You said that late Dr Ekwueme was a great philanthropist. Could you elaborate on that please, because I am not sure a lot of Nigerians are familiar with that side of him?

I think the best way I can talk about his type of philanthropy is to share my own first meeting experience with him. Prior to my first meeting with Dr Ekwueme, I had received admission letters to various universities in the UK, Canada and United States for graduate work in Chemical Engineering, including Cambridge University; Imperial College of University of London; University of Manchester (UMIST); McGill University, Canada; MIT, and Oklahoma University. Only the last university gave me a teaching assistance position and allowed me to pay in-state fees, beginning my first day of enrollment. Financial assistance of any type in the other US universities depended on my performance, after completing the first semester. 

It was a Sunday afternoon, a day prior to my first meeting with Dr Ekwueme; I went out on a social outing and ran into two guys from Nanka, a neighbouring town to Oko, Dr Ekwueme’s hometown. I shared with them that I received admission and financial support to Oklahoma State University in the United States, but I lacked the money to travel to the US, despite the fact that I have two Federal Government scholarships. The scholarship issue is another topic for discussion elsewhere. These guys told me that there is one man called Dr Ekwueme, who will readily assist somebody like me to go for higher education. I remember telling them that there is nobody in Nigeria that will do that for a stranger; but, that I will try anyway. They gave me his office address at Ikoyi, Lagos.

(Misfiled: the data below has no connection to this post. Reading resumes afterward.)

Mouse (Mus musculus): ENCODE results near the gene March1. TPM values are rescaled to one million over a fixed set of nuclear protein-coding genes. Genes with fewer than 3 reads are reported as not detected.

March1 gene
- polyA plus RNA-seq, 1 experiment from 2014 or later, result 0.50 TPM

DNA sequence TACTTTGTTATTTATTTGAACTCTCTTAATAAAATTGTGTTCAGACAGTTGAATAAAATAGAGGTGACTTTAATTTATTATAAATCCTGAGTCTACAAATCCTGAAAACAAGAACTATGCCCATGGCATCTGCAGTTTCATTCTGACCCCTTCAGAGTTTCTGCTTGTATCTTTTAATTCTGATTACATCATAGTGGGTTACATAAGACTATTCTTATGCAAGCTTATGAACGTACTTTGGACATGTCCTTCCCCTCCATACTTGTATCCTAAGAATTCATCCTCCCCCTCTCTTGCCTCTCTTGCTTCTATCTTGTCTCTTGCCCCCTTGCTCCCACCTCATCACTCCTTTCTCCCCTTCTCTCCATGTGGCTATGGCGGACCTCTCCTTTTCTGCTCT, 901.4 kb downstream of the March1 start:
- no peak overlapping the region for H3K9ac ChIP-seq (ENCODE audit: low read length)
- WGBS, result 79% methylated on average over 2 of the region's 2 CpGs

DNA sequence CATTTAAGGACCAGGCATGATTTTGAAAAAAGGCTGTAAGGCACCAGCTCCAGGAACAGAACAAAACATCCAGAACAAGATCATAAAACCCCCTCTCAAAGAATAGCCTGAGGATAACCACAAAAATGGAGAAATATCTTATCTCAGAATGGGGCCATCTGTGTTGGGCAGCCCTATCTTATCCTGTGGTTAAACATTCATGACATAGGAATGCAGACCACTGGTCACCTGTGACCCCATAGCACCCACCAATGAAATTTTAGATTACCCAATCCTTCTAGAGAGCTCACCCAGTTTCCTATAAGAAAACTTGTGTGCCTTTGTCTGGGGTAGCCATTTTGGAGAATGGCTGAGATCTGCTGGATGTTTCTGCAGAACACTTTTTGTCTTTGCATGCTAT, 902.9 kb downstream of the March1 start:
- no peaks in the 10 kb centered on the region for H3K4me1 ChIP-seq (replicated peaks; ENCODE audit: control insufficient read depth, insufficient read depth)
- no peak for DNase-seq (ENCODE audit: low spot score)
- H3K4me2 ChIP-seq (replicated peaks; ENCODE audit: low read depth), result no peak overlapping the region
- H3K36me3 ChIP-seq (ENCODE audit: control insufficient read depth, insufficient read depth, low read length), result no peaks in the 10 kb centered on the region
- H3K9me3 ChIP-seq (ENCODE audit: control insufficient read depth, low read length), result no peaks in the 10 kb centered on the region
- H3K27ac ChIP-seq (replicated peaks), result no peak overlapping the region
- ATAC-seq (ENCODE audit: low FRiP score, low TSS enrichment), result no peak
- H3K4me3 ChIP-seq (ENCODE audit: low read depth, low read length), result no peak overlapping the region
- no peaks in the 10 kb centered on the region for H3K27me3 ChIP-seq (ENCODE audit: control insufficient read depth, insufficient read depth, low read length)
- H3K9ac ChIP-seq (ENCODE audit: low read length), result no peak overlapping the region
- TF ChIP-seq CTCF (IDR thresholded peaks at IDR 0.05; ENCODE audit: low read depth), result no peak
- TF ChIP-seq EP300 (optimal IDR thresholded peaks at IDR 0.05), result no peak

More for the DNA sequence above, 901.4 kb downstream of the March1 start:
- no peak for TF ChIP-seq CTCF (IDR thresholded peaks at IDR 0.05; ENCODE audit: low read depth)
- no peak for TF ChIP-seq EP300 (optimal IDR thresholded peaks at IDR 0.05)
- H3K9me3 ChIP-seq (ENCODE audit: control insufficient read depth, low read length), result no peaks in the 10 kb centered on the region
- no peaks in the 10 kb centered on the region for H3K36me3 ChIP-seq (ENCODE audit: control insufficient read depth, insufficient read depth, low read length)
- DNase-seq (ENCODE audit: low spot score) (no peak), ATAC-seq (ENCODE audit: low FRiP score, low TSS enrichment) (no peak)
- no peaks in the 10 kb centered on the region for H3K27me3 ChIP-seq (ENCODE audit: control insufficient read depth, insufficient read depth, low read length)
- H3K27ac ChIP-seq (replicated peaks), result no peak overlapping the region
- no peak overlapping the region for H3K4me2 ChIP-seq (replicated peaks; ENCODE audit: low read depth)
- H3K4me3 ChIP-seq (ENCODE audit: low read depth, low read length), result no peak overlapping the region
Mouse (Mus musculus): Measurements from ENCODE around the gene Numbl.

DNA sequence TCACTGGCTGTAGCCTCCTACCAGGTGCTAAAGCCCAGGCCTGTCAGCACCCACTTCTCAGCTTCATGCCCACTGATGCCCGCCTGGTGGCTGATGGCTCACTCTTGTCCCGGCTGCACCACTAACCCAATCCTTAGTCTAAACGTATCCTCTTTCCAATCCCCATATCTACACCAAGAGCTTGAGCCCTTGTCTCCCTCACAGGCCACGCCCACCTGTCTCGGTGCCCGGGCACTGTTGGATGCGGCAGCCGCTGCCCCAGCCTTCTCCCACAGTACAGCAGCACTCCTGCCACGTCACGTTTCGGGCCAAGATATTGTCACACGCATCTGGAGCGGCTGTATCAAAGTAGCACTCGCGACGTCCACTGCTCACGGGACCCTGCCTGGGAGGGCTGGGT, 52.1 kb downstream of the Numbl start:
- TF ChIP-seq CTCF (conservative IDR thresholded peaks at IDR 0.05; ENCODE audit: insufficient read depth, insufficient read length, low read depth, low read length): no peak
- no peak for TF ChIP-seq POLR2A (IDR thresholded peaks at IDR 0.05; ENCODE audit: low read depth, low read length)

The next day was Monday morning and I was in a long line of people waiting to see Dr Ekwueme at his Ikoyi, office. When it was my turn, I presented my academic credentials to him and presented my request. To my surprise, he never asked me the expected questions such as “Who are you?”, “Who is your father?”, “Which is your tribe?” or “Where is your town?”, et cetera.

Rather, his first question was: ‘Are you ready to go to America now?’ I answered, yes! His second question: ‘Do you have a passport?’ I answered, no, sir!